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Walking shelter dogs

Walking shelter dogs

When I first volunteered to walk rescue dogs I met the rescue’s founder on a Sunday morning. Together we took one of the pit mixes on a 15-minute stroll, then she handed me the leash and that was that. It was September 2007.

It was very meaningful work for me. I could show up whenever I wanted. There was no schedule. No liability forms. The rescue had no insurance. No volunteer applications. I felt important and needed, and I made a huge difference for those dogs.

Walking with shelter dogs

I still worked at a newspaper at the time. During those walks, thoughts of starting a dog running business were brewing. I eventually took the rescue dogs running since it just made sense. They needed to run. After my first 500 miles running with rescue dogs, I stopped keeping track. The miles no longer meant anything. My time with them did.

Six years later, in a different, more-populated area of the country, the shelters are very bureaucratic. This is becoming the case everywhere, not just here. It’s a good thing, in many ways. You can’t have just anyone walking a dog now, can you? (Or can you?)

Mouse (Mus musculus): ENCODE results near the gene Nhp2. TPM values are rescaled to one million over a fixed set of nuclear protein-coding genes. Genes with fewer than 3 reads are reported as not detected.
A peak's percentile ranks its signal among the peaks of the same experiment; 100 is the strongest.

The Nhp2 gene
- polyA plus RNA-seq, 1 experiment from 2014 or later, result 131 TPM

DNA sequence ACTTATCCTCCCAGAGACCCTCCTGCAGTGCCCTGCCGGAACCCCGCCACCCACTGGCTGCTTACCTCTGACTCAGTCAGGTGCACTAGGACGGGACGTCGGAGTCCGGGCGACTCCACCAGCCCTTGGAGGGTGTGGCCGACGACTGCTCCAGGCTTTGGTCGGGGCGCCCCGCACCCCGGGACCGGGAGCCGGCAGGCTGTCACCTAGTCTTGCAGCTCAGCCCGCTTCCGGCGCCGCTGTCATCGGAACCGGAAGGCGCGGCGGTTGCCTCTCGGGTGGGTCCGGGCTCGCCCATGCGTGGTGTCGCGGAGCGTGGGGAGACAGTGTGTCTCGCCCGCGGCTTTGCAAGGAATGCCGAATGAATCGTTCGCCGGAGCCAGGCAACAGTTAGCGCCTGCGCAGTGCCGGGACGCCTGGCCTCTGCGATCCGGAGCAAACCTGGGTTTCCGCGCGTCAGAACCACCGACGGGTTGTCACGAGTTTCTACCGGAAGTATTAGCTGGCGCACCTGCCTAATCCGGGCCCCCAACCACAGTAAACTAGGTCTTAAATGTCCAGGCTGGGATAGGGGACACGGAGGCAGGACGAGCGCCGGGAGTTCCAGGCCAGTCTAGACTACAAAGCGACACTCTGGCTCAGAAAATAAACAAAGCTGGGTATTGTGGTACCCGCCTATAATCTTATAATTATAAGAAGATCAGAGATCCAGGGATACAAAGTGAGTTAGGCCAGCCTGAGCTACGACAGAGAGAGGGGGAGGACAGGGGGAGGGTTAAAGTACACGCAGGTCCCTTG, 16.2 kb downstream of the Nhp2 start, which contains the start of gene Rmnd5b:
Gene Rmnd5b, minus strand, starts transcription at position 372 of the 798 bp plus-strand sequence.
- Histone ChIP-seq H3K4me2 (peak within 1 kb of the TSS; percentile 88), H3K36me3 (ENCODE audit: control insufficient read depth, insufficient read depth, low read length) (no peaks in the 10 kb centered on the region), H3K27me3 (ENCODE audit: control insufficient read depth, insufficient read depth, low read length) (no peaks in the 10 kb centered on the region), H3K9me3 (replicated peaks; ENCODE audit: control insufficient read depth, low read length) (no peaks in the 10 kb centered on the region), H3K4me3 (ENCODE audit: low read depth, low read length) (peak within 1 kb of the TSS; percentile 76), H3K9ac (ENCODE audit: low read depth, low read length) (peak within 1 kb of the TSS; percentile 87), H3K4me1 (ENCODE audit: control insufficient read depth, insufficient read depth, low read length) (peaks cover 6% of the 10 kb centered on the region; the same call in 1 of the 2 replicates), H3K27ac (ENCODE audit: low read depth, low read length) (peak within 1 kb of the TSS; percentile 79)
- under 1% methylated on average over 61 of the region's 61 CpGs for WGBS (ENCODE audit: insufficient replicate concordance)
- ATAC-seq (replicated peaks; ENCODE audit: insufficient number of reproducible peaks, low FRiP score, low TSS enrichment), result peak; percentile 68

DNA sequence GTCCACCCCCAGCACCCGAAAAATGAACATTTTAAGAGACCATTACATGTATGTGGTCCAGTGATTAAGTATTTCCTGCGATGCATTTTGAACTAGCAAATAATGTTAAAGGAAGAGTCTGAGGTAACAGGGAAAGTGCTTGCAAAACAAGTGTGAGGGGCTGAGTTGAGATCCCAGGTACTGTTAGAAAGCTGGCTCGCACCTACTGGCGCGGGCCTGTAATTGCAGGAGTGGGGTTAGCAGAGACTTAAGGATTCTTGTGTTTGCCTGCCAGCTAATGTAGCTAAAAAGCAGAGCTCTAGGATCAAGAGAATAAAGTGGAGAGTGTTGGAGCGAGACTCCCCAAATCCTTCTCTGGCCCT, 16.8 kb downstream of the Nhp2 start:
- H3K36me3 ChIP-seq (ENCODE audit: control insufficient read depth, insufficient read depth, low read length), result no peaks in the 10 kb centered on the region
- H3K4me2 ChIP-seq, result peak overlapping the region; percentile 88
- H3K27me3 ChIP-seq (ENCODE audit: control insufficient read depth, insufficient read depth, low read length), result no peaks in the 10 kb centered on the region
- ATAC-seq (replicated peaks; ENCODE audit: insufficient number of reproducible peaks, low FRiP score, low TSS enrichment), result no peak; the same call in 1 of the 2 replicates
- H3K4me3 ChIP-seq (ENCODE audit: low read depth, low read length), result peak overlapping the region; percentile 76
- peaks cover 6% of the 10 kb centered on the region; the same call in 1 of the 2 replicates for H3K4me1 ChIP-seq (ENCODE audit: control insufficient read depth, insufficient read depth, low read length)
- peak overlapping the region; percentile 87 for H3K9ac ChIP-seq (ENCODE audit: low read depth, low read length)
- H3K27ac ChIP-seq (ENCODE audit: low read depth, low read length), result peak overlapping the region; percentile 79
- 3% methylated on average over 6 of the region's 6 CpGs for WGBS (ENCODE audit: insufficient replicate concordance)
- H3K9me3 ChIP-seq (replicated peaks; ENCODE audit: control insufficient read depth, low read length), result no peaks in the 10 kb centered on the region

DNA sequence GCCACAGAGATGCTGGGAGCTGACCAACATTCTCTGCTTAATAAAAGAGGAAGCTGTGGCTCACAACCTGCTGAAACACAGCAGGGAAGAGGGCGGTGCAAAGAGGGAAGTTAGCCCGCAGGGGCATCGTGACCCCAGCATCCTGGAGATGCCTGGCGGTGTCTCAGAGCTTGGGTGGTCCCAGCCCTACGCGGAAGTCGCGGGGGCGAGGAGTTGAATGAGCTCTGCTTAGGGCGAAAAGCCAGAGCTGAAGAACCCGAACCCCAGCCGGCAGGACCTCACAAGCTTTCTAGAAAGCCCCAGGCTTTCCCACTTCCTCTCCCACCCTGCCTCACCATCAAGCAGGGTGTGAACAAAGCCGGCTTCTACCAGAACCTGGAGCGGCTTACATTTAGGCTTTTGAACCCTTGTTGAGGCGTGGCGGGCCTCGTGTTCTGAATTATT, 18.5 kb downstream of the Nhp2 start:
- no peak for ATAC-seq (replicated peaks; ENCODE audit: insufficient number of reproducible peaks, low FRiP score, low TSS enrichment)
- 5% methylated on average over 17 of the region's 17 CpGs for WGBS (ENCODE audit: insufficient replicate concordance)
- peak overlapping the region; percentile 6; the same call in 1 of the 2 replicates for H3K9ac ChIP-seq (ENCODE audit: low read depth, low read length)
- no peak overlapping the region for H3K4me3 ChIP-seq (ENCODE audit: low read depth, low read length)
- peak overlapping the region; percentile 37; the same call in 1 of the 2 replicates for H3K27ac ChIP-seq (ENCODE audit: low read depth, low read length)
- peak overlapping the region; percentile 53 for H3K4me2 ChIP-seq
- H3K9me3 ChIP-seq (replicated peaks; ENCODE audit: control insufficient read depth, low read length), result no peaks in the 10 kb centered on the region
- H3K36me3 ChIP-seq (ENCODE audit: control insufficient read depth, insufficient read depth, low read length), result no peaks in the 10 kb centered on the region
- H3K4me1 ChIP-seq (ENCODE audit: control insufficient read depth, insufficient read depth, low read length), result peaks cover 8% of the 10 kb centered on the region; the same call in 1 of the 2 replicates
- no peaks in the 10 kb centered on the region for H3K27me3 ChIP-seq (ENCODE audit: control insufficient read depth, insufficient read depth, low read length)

I’ve waited two months for an upcoming volunteer training. I’m probably way too excited for it. First I must complete a one-hour general training session followed by a two-hour training session specific to handling dogs. Then, I’m told, I will be closely supervised for several volunteer shifts. After that, I might get to run with the dogs if I’d like. It seems to be more about me than it is about helping dogs in need. If I complete the training I might “get to” run with the dogs.

I’m not writing this to criticize any of these groups. Volunteer training and organization are good things, obviously. But so are simplicity and trust.

Most people probably won’t put up with hours of training just to interact with some shelter dogs. It’s actually easier to adopt a dog (woah! I know!) than it is to get a volunteer gig walking a dog.

I guess when you’re flooded with volunteers who think they want to help animals, you can afford to weed through them and make it difficult to get involved. You can figure out who’s actually committed. If that’s the goal, I get it. The shelter is the prize, not the volunteer.

So, I’ve hopped in line.

I can’t wait to bust a dog from her cage. It will be for me as much as it will be for her.

Her muscles working. Her paws in the sand.

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